Posted on 30 Mar 2009
President Barack Obama said General Motors Corp. and Chrysler LLC must survive without becoming "wards of the state" and the companies have one last, limited chance to "fundamentally restructure."
After his administration forced GM Chief Executive Officer Rick Wagoner to resign and pressed Chrysler to form a partnership with Italy’s Fiat SpA to get more taxpayer aid, Obama today said that company creditors, shareholders, workers, dealers and suppliers will be expected to make more sacrifices.
“We cannot, we must not, and we will not let our auto industry simply vanish,” the president said at the White House, announcing new and final deadlines for the No. 1 and No. 3 U.S. automakers to remake themselves. “But we cannot continue to excuse poor decisions. And we cannot make the survival of our auto industry dependent on an unending flow of taxpayer dollars.”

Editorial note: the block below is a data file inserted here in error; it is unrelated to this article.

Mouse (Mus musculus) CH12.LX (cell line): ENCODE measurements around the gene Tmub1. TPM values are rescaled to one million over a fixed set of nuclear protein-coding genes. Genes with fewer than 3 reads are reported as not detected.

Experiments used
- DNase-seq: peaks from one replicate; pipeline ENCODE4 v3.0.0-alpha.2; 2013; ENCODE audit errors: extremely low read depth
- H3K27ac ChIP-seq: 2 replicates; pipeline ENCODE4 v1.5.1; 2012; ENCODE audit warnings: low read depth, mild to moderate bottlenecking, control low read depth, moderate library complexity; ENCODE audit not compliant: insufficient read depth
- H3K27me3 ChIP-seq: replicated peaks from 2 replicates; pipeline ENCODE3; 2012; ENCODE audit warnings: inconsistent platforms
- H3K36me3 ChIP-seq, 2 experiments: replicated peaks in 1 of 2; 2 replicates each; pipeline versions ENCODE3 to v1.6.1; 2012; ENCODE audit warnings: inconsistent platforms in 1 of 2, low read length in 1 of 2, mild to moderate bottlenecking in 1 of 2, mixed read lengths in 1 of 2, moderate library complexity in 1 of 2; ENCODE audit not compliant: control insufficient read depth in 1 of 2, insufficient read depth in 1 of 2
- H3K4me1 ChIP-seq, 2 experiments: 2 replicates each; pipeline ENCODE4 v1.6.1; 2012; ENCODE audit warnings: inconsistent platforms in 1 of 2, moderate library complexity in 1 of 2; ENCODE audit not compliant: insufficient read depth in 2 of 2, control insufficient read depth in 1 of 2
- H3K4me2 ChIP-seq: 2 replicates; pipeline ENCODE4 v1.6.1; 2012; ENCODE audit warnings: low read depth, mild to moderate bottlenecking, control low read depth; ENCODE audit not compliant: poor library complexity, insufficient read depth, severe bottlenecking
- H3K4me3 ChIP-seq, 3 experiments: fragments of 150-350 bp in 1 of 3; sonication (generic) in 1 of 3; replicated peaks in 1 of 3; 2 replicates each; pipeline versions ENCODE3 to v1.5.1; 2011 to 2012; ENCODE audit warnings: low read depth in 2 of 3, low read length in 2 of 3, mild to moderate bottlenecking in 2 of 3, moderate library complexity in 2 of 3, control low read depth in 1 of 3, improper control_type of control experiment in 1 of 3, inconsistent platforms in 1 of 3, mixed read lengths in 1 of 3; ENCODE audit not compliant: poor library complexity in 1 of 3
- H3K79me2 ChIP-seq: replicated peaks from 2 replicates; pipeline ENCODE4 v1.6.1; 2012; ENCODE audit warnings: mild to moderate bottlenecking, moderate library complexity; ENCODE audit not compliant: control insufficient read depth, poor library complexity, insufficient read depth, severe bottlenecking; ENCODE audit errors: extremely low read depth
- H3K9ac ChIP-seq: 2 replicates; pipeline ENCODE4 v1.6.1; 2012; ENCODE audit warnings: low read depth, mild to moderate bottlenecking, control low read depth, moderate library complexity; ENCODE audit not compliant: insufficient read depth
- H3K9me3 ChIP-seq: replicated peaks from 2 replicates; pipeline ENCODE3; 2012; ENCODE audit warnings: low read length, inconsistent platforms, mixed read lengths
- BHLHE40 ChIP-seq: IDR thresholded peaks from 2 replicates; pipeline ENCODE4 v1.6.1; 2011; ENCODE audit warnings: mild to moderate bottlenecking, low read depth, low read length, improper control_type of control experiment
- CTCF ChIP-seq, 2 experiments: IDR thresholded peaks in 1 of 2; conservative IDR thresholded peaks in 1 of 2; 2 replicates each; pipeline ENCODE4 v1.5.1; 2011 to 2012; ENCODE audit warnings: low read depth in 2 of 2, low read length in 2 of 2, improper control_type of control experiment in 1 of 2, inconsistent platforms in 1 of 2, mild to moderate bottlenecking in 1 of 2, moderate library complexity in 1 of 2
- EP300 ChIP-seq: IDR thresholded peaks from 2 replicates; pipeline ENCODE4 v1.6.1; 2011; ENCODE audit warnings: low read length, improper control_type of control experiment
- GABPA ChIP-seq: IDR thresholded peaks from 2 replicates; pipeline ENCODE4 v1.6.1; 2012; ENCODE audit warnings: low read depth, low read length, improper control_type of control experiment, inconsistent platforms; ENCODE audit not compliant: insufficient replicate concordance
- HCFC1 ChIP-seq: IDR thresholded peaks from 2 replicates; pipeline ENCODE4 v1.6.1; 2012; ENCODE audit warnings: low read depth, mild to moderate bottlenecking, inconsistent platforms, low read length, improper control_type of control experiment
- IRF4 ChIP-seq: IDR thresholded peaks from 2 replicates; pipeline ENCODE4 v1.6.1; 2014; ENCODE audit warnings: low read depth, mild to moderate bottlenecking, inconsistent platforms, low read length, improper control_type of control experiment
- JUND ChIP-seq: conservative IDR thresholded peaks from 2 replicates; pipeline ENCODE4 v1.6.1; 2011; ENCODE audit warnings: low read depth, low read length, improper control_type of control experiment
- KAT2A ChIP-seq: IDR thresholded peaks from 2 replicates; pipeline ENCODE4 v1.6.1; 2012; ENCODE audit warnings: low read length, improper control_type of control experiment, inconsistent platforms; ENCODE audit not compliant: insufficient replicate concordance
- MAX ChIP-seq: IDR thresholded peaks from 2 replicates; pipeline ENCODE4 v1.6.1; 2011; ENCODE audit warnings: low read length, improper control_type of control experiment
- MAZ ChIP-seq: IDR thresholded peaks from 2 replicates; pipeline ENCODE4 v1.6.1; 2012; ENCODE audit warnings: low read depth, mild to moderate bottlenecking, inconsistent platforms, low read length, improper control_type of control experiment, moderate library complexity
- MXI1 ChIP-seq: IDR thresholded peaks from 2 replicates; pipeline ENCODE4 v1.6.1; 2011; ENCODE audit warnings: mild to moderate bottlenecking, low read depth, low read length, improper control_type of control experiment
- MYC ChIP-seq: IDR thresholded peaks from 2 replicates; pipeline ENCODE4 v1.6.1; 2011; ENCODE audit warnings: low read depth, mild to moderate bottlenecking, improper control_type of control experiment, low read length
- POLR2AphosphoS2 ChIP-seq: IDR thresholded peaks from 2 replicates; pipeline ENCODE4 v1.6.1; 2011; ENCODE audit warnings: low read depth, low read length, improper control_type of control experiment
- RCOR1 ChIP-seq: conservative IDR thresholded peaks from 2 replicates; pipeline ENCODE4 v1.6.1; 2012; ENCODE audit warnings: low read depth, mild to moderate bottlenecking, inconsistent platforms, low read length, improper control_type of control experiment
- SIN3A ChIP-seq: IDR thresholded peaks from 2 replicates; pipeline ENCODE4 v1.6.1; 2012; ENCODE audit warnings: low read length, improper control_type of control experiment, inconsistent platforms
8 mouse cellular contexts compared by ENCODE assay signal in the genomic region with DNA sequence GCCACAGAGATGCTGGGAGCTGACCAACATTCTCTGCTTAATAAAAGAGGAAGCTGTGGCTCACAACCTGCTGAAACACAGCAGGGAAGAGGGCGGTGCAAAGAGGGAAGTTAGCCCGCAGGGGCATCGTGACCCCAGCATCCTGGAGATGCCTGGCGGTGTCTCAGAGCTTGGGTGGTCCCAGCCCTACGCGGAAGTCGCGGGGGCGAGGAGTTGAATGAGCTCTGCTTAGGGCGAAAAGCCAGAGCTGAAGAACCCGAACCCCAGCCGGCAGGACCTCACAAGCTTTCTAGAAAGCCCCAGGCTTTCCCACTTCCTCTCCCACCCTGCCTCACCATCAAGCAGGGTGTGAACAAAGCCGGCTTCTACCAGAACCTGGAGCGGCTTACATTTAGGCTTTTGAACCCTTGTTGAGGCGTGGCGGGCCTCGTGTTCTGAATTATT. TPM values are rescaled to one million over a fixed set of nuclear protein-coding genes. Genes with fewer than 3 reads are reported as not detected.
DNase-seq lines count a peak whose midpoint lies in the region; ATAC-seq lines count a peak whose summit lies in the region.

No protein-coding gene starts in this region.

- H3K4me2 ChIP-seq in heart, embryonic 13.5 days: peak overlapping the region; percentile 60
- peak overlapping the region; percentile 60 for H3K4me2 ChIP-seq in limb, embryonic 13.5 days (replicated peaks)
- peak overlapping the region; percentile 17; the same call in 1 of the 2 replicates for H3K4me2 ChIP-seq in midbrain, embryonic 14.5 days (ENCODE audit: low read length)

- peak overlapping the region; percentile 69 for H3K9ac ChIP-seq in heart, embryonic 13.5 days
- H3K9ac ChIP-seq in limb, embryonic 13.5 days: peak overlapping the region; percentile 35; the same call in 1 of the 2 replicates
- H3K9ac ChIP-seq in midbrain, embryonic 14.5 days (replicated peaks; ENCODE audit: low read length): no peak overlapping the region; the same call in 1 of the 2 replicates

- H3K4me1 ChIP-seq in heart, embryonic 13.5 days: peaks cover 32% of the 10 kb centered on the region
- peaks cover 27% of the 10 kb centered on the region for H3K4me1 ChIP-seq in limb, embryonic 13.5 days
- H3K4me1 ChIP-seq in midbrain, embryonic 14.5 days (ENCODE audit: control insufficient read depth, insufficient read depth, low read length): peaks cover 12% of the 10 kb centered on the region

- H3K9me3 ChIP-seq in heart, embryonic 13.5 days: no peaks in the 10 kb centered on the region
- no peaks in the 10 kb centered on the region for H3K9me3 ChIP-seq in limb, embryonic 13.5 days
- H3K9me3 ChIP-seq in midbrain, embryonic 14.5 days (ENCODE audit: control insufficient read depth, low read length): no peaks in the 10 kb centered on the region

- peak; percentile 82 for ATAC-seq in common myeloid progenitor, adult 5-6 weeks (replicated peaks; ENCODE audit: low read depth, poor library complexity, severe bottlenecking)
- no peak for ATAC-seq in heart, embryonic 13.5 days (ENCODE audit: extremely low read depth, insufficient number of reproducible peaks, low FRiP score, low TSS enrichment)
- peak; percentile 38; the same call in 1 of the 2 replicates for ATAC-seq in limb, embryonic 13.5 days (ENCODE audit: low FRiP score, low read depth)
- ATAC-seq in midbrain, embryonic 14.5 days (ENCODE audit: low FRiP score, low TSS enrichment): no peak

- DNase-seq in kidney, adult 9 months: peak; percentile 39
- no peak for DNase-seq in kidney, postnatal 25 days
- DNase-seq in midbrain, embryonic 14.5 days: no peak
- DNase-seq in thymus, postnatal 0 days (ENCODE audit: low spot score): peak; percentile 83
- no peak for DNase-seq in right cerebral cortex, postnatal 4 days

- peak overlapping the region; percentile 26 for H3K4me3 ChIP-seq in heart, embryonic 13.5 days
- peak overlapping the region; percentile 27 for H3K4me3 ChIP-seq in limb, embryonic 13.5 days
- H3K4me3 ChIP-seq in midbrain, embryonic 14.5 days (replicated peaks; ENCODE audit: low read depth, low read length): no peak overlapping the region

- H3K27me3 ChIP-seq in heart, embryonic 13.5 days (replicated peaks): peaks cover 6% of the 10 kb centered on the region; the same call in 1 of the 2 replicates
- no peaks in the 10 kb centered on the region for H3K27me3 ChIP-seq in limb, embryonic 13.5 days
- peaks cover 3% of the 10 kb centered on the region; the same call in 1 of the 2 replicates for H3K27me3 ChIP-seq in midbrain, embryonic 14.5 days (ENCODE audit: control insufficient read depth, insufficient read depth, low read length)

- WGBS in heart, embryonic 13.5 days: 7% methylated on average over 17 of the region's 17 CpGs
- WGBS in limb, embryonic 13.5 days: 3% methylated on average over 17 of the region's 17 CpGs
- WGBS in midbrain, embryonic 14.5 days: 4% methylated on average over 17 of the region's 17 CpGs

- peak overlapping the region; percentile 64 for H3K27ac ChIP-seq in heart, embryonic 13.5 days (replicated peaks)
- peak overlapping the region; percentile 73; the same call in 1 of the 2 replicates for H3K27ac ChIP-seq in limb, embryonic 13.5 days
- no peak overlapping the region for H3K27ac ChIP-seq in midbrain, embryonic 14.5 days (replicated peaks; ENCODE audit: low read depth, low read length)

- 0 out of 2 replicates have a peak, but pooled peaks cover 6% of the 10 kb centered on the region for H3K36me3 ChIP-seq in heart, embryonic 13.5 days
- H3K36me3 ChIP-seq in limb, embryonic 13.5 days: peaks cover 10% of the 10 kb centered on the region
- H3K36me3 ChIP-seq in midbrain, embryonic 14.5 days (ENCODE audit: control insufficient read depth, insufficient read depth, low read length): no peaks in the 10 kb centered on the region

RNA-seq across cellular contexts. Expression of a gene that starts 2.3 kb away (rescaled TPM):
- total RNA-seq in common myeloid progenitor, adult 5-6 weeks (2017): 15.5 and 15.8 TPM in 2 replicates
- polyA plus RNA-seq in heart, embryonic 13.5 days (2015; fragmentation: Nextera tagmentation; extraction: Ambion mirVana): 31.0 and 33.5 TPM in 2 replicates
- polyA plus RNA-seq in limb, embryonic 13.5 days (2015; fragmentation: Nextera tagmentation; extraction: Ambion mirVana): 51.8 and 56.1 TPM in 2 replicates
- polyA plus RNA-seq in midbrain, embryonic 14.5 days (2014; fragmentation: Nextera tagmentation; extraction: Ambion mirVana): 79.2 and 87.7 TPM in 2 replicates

If plans for automakers fail, the administration is prepared to let them slide into a structured bankruptcy that he said would make it easier GM and Chrysler to clear away old debts and emerge as smaller, leaner operations.
The administration forced the resignation of Wagoner before announcing its conditions for continued support. Fritz Henderson, GM’s president and chief operating officer becomes CEO. GM also is replacing most of its board and must increase reliance on producing more fuel-efficient vehicles, under findings of the administration’s auto task force. Chrysler CEO Robert Nardelli was allowed to keep his position.
“This is not meant as a condemnation of Mr. Wagoner, who has devoted his life to this company,” the president said. “Rather, it’s a recognition that it will take new vision and new direction to create the GM of the future.”
GM will get “adequate working capital” over the next 60 days, during which time the administration’s auto task force will work with the company to assess whether the company has consolidated enough brands and its debt load.
Obama said conditions at Chrysler are “more challenging,” and a review of the No. 3 automaker shows “that Chrysler needs a partner to remain viable.”